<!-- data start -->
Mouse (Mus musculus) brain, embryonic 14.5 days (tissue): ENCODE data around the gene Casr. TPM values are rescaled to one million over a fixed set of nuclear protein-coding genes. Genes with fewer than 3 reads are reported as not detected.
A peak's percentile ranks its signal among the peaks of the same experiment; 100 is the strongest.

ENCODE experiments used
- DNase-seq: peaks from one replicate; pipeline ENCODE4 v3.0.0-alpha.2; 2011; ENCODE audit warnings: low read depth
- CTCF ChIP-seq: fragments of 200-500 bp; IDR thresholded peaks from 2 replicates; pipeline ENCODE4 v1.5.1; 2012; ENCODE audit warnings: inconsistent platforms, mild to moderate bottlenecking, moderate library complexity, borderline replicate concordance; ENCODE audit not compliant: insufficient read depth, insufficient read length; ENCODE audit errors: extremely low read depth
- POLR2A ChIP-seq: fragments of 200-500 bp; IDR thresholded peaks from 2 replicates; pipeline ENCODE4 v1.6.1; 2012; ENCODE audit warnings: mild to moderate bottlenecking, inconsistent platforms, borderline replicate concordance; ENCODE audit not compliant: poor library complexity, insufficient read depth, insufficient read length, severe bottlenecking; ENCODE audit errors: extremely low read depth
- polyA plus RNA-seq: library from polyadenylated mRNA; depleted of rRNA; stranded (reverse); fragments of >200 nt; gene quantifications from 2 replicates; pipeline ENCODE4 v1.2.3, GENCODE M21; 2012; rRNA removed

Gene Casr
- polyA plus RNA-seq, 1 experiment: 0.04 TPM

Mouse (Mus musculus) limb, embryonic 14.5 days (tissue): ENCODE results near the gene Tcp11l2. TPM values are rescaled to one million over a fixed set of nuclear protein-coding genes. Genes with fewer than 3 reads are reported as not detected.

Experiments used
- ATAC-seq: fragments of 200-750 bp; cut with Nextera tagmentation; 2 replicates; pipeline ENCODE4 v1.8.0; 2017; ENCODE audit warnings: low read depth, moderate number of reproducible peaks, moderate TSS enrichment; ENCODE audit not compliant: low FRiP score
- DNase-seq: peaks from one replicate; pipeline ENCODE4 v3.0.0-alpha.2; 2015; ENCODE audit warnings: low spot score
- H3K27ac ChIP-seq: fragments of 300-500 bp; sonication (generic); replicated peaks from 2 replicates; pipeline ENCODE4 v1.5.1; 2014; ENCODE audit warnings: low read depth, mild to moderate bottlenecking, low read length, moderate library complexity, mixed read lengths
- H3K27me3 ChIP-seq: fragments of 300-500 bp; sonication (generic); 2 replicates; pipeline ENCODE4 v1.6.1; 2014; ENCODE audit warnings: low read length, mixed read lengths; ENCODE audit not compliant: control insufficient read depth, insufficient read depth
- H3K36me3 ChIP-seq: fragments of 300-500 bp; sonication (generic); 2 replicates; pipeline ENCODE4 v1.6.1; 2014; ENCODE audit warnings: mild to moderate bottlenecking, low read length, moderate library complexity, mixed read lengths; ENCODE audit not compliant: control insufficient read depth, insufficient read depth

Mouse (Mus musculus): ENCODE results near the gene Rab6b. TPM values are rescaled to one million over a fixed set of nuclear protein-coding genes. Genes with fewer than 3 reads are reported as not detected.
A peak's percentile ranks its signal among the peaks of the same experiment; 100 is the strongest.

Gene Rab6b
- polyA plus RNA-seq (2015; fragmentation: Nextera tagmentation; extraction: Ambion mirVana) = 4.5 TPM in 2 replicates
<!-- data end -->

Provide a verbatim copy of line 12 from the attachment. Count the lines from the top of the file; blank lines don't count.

- ATAC-seq: fragments of 200-750 bp; cut with Nextera tagmentation; 2 replicates; pipeline ENCODE4 v1.8.0; 2017; ENCODE audit warnings: low read depth, moderate number of reproducible peaks, moderate TSS enrichment; ENCODE audit not compliant: low FRiP score